6,721 kilometres by train from Moscow and six time zones ahead of Russia’s capital is Neryungri, a remote Siberian city with one of the world’s largest coal deposits. Why go there by train? David Shirres explains.
Neryungri has the closest airport to Tynda, the central city of the Baikal Amur Mainline (BAM) railway which runs 380 to 480 miles north of the Trans-Siberian Railway.
Last month’s RailStaff reported on the special train which travelled 3,000 kilometres to celebrate the 40th anniversary of the volunteer movement that completed the BAM. To get on this train, I had first to travel half-way along the Trans-Siberian railway to Irkutsk. The Transsib, as it is known in Russia, is an experience to be recommended to anyone with an interest in railways.
Planning the trip
Russia’s long-distance trains offer three classes. First class compartments have two berths, whilst second class has four. Third class is an open coach with six berths in each bay, two of which are longitudinal berths above and below a window. Express trains such as “Rossiya”, which takes 143 hours to make the 9,259 km journey from Moscow to Vladivostock, are more expensive than standard trains which take 163 hours for the same journey.
Timetables and prices are available from Russian Railway’s website, also visit the Russian section of the excellent “The man in Seat 61…” website. Bryn Thomas’ “Trans-Siberian Handbook” is a useful reference tool which includes a route guide listing numerous features by kilometres along the line.
Whilst some may consider spending 163 hours on a train to be an achievement, others might consider the lack of a shower to be a limiting factor and plan a break in their journey accordingly. For example Yekaterinburg (1,778 km) has an excellent railway museum in its old station and Irkutsk (5,153 km) is an interesting city close to Lake Baikal.
The Metro is cheap, convenient and features numerous examples of iconic Soviet art. It is an absolute must for any rail enthusiast visiting Moscow. However, with almost all signs in Russian Cyrillic script, it can be intimidating for non-Russian speakers. This need not be a problem with a Metro map showing stations in English and Cyrillic, easily available on the internet. Also all city centre stations have ticket machines with an English option.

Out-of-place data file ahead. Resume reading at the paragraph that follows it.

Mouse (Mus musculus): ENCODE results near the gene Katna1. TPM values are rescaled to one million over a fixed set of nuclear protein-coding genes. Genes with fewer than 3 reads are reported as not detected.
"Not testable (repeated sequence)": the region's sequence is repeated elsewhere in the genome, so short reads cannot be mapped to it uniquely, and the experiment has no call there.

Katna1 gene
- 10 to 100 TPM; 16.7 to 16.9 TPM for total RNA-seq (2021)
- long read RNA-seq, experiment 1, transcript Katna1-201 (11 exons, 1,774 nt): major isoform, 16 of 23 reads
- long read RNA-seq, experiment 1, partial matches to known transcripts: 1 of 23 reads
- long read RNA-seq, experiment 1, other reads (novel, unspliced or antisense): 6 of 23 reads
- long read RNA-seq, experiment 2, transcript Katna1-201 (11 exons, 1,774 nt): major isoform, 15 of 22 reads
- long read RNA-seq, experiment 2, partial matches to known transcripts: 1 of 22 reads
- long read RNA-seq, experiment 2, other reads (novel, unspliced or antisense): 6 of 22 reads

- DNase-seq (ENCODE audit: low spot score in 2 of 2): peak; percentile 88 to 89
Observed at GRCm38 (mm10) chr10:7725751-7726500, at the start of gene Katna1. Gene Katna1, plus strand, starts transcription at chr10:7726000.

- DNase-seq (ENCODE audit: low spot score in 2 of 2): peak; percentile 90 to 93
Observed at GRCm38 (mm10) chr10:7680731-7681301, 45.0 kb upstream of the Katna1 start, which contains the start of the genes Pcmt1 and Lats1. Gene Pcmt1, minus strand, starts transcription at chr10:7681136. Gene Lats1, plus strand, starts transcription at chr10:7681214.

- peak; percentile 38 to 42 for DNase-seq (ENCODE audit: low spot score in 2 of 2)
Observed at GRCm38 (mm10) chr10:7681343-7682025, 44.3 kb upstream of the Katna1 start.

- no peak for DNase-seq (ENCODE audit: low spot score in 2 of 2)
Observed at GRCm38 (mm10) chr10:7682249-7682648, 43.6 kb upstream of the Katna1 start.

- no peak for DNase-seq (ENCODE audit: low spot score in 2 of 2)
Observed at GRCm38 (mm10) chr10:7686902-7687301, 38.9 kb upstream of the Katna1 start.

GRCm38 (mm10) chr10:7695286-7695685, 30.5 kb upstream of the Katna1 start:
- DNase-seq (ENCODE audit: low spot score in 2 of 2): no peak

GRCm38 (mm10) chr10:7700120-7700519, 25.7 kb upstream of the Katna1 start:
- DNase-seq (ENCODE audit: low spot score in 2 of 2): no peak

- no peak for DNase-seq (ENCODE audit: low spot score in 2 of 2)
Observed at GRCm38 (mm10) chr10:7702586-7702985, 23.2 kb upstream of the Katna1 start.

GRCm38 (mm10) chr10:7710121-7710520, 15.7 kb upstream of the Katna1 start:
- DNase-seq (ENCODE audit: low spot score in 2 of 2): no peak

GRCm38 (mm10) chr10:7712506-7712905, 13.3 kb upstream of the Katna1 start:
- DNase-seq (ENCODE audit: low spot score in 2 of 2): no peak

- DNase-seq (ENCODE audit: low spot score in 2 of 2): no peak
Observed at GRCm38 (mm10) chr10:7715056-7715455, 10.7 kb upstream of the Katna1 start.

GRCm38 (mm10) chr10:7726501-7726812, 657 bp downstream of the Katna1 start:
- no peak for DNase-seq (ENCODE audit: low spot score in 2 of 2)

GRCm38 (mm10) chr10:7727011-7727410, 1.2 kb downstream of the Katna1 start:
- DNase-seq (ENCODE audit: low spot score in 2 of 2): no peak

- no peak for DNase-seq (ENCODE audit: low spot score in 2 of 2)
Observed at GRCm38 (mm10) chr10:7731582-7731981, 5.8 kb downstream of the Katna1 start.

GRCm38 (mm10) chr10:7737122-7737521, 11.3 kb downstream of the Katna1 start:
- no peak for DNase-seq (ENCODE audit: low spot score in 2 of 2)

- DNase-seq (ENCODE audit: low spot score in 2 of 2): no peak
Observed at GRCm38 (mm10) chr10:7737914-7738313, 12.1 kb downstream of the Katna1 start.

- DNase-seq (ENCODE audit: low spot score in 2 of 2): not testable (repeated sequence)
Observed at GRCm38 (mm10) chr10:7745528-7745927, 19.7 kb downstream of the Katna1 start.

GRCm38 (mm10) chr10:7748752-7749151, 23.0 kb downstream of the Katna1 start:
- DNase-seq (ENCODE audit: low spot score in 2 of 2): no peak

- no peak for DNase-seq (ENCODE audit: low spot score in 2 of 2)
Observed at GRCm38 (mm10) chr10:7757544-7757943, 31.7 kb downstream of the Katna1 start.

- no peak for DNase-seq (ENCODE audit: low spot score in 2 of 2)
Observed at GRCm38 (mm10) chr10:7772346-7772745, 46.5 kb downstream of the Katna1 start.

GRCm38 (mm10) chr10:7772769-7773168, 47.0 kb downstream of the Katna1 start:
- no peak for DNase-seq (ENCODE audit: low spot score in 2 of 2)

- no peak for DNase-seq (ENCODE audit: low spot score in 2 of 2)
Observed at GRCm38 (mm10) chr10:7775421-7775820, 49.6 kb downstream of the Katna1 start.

Trans-Siberian trains leave from Moscow’s Yaroslavsky station for which the nearest Metro station is Komsomolskaya where the red line crosses the brown circle line. When underground, thinking about which lines cross each other rather than station names is the trick. Also allow plenty of time for boarding a train going in the wrong direction. An essential navigational aid is the tunnel wall sign at the end of each platform which is usually obscured by one the frequent Metro trains. This sign shows which lines are crossed at each station in the direction of travel.
The Moscow Metro carries 2.5 billion people each year, twice that of London Underground which has 40% more stations. The crowds are not generally a problem as the stations are built for them. Between the platforms, and linked to them by a continuous series of entrances, is a large central hall. In this way crowds are naturally dispersed along the platform.
A train and its people
Although there are some stunning views to be had from Trans-Siberian trains, most of the journey is through the seemingly endless taiga (snow forest) broken occasionally by Russia’s wide rivers. The Transsib experience really is the train, its passengers and the railway.
Few people speak English so the non-Russian speaker needs a few basic words of Russian and a good Russian / English dictionary. A chess set, vodka and interesting photographs (especially of family) on a phone or iPad help communication. If possible get a letter about yourself written in Russian. On a 54-hour journey, I shared my compartment with eight people, only one of whom spoke English. Everyone was friendly, helpful and wanted to communicate. Learning how to do so is part of the fun.
Each coach has a (male) Provodnik or more often a (female) Provodnitsa who provides bedding, clean toilets, corridors and compartments during the long journey. At each station they lock toilets (closed times are posted in the coach), open coach doors, lower steps and clean handrails. On departure they display a yellow flag to show their coach is ready to depart. They also look after the coal-fired samovar which provides an endless supply of boiling water for tea, and pot noodles for those who wish to save money on train catering. The attendants are with the train for a complete return journey and work hard. In my experience they were helpful and had the authority to keep the coach in order. I think I got told off for not making my bed properly.